I recently published an analysis on the Master Lock 4 letter combination locks. They have an unusual letter distribution and I was curious how many English words could be generated with those locks. It turned out that those Master Locks could create a lot more words than I had anticipated.
In light of the popularity of that post I once again worked with Rich Bragg of ClueKeeper to run the same analysis on the popular WordLock PL-004 5-Dial.
This lock seems to have fewer clichéd words, but there are a few that pop up a little too often including:
This analysis is focused on the most current 5 disk WordLock model, the PL-004. There are 3 older models with somewhat different letter distributions and WordLock has other 4 disk products.
The fixed-disk WordLock uses the following letter configuration:
Disk 1: L S W B P F M D T A
Disk 2: A P O R I L C E T N
Disk 3: S E R I L A N U T O
Disk 4: E L D A O S K N R T
Disk 5: R L S N T H Y D _ E
There are two particularly interesting things about this letter distribution.
First, the blank spot on the fifth disk (represented above with an underscore) cleverly allows the WordLock to represent 4 or 5 letter words.
Second, the lock has asymmetrical disks that, when all aligned, defaults 7 of the 10 lines of the lock into words:
- BRIAN … if you consider a name to be a word
- ANOTE … while it does have a definition, this more looks like a word than is a word
While the remaining three lines are gibberish, it’s still a nifty and thoughtful feature as the lock looks cool with all of those words on its face.
What Words Can This Distribution Generate?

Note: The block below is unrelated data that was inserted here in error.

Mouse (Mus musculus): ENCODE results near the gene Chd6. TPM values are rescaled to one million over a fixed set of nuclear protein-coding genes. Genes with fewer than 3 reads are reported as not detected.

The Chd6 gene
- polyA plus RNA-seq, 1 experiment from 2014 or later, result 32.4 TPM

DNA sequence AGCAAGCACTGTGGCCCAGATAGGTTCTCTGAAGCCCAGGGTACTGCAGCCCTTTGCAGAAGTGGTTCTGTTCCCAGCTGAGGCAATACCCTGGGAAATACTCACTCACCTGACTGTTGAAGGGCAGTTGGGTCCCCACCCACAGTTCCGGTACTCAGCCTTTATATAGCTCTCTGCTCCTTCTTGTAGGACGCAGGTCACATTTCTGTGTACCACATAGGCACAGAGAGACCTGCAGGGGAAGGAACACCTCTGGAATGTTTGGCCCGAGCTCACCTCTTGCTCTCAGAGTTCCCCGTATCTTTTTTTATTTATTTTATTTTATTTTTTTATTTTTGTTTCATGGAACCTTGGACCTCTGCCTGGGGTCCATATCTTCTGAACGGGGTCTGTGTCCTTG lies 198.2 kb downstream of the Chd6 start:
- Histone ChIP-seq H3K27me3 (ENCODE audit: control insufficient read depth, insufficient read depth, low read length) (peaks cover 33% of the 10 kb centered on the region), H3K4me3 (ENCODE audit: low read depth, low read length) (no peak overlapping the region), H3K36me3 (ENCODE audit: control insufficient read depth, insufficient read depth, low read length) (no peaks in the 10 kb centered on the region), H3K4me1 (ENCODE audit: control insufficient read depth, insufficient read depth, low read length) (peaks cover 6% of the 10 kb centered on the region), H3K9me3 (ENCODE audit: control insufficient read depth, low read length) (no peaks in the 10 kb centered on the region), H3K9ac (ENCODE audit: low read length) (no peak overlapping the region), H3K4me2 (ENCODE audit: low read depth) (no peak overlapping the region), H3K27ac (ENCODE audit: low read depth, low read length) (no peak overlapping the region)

Here’s the spreadsheet. The left-most column contains 1,652 core English words. These are the best words that the analysis found. The further right you move, the less useful the words generally are (and the farthest right is mostly nonsense).
Analysis Methodology & Column Explanation
Absolutely everything about this analysis and its outputs conforms to the same information presented in the last letter lock analysis, so I won’t rehash it. It’s on the Master Lock post if you’re interested.
Odd Letter Distribution Hypothesis
After publishing the last analysis some members of the room escape community proposed a hypothesis about the odd letter distribution on those Master Locks:
It seemed like Master Lock may have been trying to make it impossible to spell curse words.
This seems like a valid answer for both Master Lock and WordLock’s letter selection. I cannot prove this one way or another, but you cannot generate the most popular American English swear words with these locks… so that’s probably not a coincidence.
Nevertheless, sifting through the wordlist revealed a few “vulgar” or degrading words… and I’m including them because my inner 10 year-old thinks this list is hilarious:
ANAL, ANUS, BALLS, BONER, DORK, PANSY, SISSY, and PENAL (That last one isn’t at all vulgar, but it sure feels like it should be.) You can also generate the word MOIST… which apparently is a word that a lot of people hate.
There are also TONS of innuendo-y words that I didn’t include… because I’m an adult.
This is a prototypical REA article; very useful and fun to read. Letting the inner 10 year old out to share a perspective is humorously endearing.
Thank you 🙂
We don’t try to make sense out of number locks, why do letter locks need to spell words? I find that people brute force letter locks if actual words are used that align with the theme of the room. Sometimes we use random letter combinations in our rooms. We don’t find that it causes players a problem when the code is just a series of random letters and the puzzle is well clued.
I finds that the advantage of having letter locks be actual words is that its a gratifying confirmation that the puzzle has been solved correctly. The trick is finding words that they won’t just guess but that are still on the nose enough that the players will know that they are right.
Brute force-rs are a tiny percentage of our customers. I personally would rather have 95% satisfied ‘Aha!’ moments versus everyone getting a ‘maybe its this’ feeling.
Just my two cents.
While I can see opportunities where non-words are smart, I generally agree with this.